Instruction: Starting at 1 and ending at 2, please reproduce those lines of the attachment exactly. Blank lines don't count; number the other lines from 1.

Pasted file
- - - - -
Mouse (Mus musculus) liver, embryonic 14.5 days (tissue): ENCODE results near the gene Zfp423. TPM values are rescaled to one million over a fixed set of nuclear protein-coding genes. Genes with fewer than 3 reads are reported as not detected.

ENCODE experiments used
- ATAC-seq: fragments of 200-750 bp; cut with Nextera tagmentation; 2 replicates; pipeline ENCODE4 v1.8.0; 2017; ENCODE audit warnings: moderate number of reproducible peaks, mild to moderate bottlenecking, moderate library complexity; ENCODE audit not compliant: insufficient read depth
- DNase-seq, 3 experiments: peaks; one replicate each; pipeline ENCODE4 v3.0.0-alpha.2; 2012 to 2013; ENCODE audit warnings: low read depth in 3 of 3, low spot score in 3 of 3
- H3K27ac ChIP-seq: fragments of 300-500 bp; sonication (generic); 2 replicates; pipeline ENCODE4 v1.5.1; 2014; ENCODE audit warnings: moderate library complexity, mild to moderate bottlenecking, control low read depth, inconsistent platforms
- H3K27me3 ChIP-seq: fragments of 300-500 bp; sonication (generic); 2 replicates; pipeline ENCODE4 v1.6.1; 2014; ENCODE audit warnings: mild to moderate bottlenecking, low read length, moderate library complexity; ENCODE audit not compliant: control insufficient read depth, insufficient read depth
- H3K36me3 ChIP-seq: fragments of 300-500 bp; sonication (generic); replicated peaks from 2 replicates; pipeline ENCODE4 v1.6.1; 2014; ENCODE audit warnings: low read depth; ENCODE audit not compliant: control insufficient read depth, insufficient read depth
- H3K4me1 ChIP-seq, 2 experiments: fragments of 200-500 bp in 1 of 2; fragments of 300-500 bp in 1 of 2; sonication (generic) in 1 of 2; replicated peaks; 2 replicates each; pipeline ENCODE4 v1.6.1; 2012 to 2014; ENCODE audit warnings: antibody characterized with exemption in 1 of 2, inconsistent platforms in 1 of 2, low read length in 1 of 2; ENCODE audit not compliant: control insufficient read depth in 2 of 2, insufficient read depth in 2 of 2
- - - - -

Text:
Mouse (Mus musculus) liver, embryonic 14.5 days (tissue): ENCODE results near the gene Zfp423. TPM values are rescaled to one million over a fixed set of nuclear protein-coding genes. Genes with fewer than 3 reads are reported as not detected.

ENCODE experiments used